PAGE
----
Meanwhile, the US SBR market was facing a similar situation with a high number of imports, particularly from Asia amid weak demand, oversupply and competitive NR prices. One SBR producer said that in the past few months, US imports of synthetic rubber jumped by 5m-6m lb/month compared to mid-2013, now reaching in the mid-20m lb/month (11,000 tonnes/month) range.

“That’s a lot of rubber,” the source said. “I would say these are very high rates.”

The impact was primarily driven by high BD prices, as US SBR producers base prices on costs for feedstock. US BD contract prices had settled for March at 68 cents/lb for three producers and 78 cents/lb for one producer, and pricing rolled over for April and May.

With non-oil grade 1502 SBR prices in Asia in the 80s cents/lb compared to those in the US at well above 100 cents/lb, US producers were unable to remain competitive without cutting into margins.

US SBR prices were only able to remain steady because the market is heavily a contract business. Some suppliers were reluctant to lower prices and ended up selling less volume, while others chose to purchase imported SBR and resell material to customers.

“The low prices [of] Asian and European imports are temporary and unsustainable, and the customers know this,” an SBR producer said. “That is why they only try to buy on a spot basis for imports. Once demand picks up in Asia and the European region, the spot volumes will be less. This has happened in previous years of weak global demand.”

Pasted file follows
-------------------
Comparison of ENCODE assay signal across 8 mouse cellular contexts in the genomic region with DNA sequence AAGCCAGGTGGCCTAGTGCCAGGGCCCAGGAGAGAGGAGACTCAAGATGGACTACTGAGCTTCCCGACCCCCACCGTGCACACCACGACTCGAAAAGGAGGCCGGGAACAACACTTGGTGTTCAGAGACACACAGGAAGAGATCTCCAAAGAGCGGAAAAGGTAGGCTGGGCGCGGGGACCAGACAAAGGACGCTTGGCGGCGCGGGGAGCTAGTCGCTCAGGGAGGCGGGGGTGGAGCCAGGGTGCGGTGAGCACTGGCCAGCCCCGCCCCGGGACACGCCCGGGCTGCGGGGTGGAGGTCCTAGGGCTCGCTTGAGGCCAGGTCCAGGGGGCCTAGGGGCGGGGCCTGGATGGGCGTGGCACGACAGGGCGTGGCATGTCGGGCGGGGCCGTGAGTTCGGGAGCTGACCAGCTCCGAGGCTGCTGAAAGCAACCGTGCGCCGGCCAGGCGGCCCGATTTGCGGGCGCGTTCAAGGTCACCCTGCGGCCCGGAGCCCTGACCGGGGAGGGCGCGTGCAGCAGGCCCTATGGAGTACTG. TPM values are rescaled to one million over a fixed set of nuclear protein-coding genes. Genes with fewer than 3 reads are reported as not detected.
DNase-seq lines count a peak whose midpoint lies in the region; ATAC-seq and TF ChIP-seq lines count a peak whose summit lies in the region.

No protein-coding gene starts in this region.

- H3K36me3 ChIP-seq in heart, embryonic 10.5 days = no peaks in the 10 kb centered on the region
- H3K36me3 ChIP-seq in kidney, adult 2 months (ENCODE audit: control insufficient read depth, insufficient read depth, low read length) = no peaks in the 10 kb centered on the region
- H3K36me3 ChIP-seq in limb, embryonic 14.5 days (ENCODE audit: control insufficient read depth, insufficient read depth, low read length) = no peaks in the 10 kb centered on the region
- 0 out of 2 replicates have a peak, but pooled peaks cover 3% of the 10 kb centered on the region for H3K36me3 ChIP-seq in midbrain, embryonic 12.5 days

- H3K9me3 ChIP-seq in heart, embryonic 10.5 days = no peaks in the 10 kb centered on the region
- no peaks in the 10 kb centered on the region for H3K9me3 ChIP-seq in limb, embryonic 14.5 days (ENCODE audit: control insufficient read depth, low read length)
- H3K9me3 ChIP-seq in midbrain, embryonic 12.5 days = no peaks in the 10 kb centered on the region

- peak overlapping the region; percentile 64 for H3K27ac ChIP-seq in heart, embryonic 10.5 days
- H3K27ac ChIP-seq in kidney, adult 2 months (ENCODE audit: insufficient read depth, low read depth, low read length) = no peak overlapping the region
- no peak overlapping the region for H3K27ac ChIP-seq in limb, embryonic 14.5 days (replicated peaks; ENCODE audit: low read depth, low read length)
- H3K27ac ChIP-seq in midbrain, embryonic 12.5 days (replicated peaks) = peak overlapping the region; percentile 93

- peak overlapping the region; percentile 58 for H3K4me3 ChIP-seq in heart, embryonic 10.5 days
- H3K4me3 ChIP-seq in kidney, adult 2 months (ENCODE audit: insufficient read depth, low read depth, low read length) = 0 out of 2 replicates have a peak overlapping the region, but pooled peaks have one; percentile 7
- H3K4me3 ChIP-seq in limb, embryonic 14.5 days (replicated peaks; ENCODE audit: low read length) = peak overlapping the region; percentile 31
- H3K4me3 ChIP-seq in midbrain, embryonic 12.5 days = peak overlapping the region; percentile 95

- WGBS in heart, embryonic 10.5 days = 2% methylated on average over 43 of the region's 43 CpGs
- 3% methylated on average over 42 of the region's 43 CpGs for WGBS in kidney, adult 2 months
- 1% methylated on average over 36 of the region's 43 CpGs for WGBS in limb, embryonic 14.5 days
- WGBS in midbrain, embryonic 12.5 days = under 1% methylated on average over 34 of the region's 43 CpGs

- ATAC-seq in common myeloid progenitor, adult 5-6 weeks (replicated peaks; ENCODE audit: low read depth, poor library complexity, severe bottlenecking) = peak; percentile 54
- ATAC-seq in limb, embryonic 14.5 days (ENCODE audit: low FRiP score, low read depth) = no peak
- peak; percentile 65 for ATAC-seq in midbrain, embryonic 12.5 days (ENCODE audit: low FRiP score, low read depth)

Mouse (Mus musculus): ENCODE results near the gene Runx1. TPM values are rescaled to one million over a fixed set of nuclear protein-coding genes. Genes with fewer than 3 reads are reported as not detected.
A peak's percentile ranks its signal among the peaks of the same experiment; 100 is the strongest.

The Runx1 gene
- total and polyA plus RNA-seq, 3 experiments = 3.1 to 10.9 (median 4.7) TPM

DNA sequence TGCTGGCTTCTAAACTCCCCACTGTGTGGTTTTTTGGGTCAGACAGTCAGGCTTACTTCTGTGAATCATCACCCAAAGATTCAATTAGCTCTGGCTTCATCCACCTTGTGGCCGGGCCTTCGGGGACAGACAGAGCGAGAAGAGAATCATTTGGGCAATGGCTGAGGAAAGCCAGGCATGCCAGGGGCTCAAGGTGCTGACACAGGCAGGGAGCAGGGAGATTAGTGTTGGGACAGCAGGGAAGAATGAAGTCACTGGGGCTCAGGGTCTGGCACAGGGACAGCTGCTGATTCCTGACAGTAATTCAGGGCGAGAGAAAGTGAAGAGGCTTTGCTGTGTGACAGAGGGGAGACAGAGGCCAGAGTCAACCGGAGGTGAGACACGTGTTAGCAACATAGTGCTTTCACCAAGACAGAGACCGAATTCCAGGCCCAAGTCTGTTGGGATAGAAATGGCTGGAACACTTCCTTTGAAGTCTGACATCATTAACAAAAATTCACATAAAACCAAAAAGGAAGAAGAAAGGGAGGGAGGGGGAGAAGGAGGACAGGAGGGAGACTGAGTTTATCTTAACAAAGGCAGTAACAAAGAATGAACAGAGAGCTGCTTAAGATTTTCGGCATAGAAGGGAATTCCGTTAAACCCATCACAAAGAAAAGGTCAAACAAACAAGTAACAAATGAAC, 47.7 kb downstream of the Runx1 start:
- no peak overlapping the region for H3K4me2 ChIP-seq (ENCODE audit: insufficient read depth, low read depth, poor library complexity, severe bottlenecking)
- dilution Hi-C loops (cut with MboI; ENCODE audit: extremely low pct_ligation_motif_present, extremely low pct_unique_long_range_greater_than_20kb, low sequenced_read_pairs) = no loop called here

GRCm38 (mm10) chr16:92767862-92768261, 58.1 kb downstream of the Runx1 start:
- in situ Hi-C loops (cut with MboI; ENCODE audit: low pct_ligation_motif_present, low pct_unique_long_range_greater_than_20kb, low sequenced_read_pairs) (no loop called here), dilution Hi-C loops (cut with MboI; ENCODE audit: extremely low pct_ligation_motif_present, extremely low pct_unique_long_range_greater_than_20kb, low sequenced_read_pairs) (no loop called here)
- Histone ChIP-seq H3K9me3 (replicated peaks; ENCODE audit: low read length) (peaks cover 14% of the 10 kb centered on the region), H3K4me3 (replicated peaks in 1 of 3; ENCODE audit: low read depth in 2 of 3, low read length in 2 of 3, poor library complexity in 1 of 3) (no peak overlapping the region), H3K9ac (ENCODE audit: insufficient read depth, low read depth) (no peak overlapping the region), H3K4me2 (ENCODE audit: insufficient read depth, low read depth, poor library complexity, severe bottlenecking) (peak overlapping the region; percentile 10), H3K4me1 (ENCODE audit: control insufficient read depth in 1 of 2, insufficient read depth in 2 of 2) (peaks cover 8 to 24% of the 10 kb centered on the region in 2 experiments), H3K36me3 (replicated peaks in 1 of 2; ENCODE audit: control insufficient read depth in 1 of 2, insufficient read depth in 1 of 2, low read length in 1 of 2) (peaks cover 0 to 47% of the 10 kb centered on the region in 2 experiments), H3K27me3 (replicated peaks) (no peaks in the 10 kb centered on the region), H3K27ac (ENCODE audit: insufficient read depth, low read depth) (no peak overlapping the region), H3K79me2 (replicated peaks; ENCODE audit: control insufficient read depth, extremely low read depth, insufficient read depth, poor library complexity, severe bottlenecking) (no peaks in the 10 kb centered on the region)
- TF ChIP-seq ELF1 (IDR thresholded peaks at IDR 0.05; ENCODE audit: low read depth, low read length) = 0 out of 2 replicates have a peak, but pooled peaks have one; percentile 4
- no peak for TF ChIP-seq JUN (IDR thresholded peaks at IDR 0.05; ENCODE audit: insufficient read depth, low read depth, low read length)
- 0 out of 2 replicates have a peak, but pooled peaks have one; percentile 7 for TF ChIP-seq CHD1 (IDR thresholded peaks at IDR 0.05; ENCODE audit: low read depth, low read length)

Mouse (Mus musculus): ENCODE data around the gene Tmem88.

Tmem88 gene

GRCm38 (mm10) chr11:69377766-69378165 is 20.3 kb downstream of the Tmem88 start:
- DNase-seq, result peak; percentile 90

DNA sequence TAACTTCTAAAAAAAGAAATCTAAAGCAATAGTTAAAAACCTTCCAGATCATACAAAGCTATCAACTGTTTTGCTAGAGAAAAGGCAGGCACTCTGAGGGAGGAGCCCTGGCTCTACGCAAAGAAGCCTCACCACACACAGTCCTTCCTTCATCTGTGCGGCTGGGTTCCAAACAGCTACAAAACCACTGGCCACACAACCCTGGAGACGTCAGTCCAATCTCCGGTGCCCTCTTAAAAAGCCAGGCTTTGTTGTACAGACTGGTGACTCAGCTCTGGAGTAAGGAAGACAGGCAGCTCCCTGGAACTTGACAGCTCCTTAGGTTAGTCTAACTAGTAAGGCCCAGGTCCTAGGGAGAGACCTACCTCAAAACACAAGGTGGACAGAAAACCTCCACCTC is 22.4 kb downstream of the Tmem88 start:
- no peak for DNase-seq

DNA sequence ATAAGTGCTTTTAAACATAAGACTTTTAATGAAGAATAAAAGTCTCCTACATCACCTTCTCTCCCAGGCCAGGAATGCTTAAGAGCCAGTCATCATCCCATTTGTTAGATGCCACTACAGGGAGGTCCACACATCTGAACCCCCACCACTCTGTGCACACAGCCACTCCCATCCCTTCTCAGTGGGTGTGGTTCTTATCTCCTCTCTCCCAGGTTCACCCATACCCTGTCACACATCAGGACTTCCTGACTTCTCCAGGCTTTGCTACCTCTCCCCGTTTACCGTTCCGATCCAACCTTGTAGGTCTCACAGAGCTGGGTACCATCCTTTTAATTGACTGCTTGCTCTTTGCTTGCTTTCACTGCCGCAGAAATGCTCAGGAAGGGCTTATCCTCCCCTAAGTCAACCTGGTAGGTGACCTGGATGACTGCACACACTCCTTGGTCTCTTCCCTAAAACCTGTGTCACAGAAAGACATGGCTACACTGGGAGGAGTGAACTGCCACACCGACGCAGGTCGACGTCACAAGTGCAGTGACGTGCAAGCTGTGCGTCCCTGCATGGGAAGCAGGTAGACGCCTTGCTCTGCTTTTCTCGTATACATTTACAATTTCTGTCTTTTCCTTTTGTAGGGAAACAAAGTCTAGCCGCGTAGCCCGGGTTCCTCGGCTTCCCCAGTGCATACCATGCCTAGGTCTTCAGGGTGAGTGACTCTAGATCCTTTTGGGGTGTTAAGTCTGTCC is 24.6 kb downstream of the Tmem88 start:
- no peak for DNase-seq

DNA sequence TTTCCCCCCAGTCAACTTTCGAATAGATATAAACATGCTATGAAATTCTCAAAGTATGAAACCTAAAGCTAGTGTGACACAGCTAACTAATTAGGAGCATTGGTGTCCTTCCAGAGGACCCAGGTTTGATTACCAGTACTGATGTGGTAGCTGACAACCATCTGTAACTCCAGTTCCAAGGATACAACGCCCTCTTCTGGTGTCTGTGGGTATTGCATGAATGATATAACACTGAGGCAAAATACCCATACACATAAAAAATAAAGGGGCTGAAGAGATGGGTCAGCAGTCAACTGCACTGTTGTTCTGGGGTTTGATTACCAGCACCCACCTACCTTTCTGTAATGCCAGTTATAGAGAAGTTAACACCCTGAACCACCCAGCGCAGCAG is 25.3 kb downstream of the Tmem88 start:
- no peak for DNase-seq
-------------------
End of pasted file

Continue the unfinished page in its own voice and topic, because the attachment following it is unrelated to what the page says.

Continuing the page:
Market players said that US June BD contract prices would need to fall by more than 2 cents/lb in order for SBR producers to compete, and with three producers settling their contracts at a reduction of 3 cents/lb, this may provide the US SBR market some relief.

With low NR prices in Asia, substitution could result in less usage of SBR, and in turn less demand for BD. With an abundance of supply, BD prices would drop, which would put pressure on SBR prices.

And as European suppliers resume production following plant maintenance, they would have to lower their prices in order to compete with Asian suppliers. As a result, softer European prices would add to the downward pressure on US prices.

The week ended 30 May, the gap between US and Asian BD prices narrowed on the back of lengthening supply in the US and Europe, as well as the acceptance of two tendered sales to traders and higher bid and offer levels in Asia. The two US producers who had been on force majeure raised their BD allocation for June, and several players believed the arbitrage was closed.

While US BD prices had not dropped as quickly nor as much in the recent months as some had expected, traders and buyers believe prices will fall even further in July.

“I think it speaks to the fact that it is a market with four producers in the US with a lot of volumes on a contract basis,” a trader said. “Because of that, you have prices sticking. It’s very difficult thing to move it down and then move it back up when there’s a disruption. When you look at this, it’s a passing issue.”